The mistake many of us make is that we jump back into our lives too soon, too quickly. We don’t pace ourselves. We run full steam ahead until exhausted, we collapse, and our benzo symptoms creep back in. Most of the time we get a warning, like “idiot” lights on a car, there are signs that we are over doing things. We may have a few quick dizzy spells or head pressure. Insomnia may creep back in for a few nights. Maybe our nerve pain shows up again, or we have weakness or fatigue. These are all signs that we are overtaxing our fragile central nervous system. We need to take heed and slow down. We need to remove ourselves from stressful situations. We need to practice extreme self-care or we run the risk of a setback. For some of us, this means that we will need to be careful of our stress levels for a very long time, possibly the rest of our lives.
Setbacks have happened to people even though they were many years out from their last benzo dose. Their central nervous system couldn’t handle the stress and strain they were living under and they slowly unraveled back to having benzo withdrawal symptoms. If you want to avoid setbacks, do your best to eat clean and healthy. (One ingredient foods are a good idea.) Make sure you stay hydrated, especially in the summer months when the rise in temperatures can play havoc with your brain and body. Limit your exposure to stress. Try to keep an even keel on your emotions. Don’t overtax your body with exceptionally strenuous exercise. Avoid any medication or supplement that works on GABA receptors.
I know we all want to wring every last ounce of joy and excitement out of life once we heal. I’m certainly guilty of overdoing it. I forget that I have a fragile brain. And I tend to ignore the warning lights that come on when I do too much. I’ve been going like a house-a-fire the last few months and it finally caught up with me. I’ve got head pressure, dizziness, nerve and joint pain; I basically feel like shit again. I know this wave will pass, they always do. But it’s a good reminder for me to share with you the absolute necessity for some of us to pace ourselves and to pay attention to the signs that we are getting closer and closer to having a full-blown setback. We have to take exceptionally good care of ourselves, without feeling guilty about it. Make your complete healing your priority. Learn to say “No!” to others who want you to do things that will stress you, and say “No!” to your own ego that tries to seduce you into thinking that you can and should do it all and have it all. We can’t. We’ve been injured by a benzodiazepine and we’ve got to respect that we need to take life a bit more slowly and mindfully. Respecting the healing that we’ve attained, and the journey that we’ve been on will go a long way to creating a wonderful life.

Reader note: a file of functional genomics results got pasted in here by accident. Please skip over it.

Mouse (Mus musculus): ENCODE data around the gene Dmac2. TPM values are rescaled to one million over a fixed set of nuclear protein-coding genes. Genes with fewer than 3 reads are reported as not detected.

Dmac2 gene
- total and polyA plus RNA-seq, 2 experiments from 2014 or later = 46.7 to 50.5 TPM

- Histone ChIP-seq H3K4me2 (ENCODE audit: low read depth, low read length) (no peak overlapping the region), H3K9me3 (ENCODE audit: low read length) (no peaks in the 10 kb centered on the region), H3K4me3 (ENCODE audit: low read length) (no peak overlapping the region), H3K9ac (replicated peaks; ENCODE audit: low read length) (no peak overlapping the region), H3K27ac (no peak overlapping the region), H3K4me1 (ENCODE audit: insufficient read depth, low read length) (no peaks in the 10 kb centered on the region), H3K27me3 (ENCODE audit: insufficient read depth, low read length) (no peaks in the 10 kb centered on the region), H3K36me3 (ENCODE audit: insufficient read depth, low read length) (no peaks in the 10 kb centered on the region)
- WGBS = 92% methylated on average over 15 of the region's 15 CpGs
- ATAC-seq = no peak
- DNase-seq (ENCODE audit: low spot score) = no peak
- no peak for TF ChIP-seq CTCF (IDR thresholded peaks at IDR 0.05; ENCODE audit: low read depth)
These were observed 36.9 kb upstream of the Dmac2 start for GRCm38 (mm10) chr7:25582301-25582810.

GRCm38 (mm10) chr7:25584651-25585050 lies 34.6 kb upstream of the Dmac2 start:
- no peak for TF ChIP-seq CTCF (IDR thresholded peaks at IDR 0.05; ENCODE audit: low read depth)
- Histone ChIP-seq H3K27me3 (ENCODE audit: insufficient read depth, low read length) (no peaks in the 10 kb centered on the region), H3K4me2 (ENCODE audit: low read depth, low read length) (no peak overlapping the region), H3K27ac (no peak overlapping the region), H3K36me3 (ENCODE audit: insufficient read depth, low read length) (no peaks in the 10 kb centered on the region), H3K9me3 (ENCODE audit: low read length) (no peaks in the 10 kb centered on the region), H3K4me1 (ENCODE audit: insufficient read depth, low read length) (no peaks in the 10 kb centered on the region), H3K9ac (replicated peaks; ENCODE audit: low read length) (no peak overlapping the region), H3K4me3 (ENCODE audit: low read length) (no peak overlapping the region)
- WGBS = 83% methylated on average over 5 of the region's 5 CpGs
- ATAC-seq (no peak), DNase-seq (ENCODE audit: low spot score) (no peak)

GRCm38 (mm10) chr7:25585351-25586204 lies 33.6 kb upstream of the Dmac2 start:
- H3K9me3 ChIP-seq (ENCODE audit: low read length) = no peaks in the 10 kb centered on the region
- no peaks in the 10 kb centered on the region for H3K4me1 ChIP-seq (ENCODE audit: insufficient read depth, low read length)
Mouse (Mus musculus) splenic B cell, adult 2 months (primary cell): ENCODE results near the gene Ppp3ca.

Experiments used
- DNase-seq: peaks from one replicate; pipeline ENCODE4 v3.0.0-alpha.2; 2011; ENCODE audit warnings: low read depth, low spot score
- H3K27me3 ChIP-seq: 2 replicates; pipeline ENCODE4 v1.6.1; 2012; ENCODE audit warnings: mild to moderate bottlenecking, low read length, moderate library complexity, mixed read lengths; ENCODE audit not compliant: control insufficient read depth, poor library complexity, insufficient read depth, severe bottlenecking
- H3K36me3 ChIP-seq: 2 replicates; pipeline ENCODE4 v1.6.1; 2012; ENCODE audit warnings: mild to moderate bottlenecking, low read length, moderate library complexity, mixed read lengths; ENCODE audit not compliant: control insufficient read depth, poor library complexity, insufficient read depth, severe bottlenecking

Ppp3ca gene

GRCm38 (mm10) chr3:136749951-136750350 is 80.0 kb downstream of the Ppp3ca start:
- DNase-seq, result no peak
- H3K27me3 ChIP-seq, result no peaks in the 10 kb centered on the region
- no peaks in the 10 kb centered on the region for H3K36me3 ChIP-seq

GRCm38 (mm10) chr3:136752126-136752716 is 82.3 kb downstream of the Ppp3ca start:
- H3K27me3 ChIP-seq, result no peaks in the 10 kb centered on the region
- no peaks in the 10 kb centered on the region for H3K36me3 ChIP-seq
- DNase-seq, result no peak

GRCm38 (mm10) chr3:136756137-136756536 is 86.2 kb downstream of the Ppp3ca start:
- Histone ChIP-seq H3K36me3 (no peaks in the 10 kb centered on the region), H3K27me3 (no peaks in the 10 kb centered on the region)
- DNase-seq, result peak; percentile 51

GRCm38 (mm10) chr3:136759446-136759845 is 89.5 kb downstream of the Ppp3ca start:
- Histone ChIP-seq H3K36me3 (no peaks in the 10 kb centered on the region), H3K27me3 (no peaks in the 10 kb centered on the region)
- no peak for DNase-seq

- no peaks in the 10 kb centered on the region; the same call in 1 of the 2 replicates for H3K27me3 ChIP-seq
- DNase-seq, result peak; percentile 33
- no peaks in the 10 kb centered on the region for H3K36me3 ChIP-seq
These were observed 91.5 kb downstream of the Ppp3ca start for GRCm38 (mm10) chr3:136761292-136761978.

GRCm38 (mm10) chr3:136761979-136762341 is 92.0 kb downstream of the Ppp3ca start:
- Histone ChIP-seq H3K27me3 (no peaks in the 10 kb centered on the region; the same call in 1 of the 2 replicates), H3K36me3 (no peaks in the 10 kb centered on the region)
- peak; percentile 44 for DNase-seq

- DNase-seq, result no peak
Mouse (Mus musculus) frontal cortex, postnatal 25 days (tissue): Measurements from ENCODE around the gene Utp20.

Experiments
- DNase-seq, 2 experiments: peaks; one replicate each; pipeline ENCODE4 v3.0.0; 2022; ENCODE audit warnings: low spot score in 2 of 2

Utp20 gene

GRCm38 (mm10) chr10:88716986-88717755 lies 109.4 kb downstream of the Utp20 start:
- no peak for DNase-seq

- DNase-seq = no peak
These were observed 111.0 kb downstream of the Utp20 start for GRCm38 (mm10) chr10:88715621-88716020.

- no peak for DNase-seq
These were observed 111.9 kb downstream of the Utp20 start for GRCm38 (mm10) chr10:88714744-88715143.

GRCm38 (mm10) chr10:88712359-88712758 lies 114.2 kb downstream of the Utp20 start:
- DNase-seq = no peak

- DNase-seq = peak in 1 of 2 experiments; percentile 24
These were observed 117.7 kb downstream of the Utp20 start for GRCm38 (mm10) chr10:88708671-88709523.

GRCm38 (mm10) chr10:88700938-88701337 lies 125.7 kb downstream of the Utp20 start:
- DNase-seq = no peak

I was sick for so many years, that when I started to get better, it was an indescribable feeling. I thought I had known joy before, and I certainly had, but this… this was off the charts. Sure, I was in heaven every time they placed one of my (four!) newborn babies in my arms, but this was as if God handed myself to me, all fresh and new and swaddled in possibility. I don’t want to look back, except to say “Thank you,” for the lessons I’ve learned. I want to stay here in the present moment and bask in the glow of the power of right here, right now!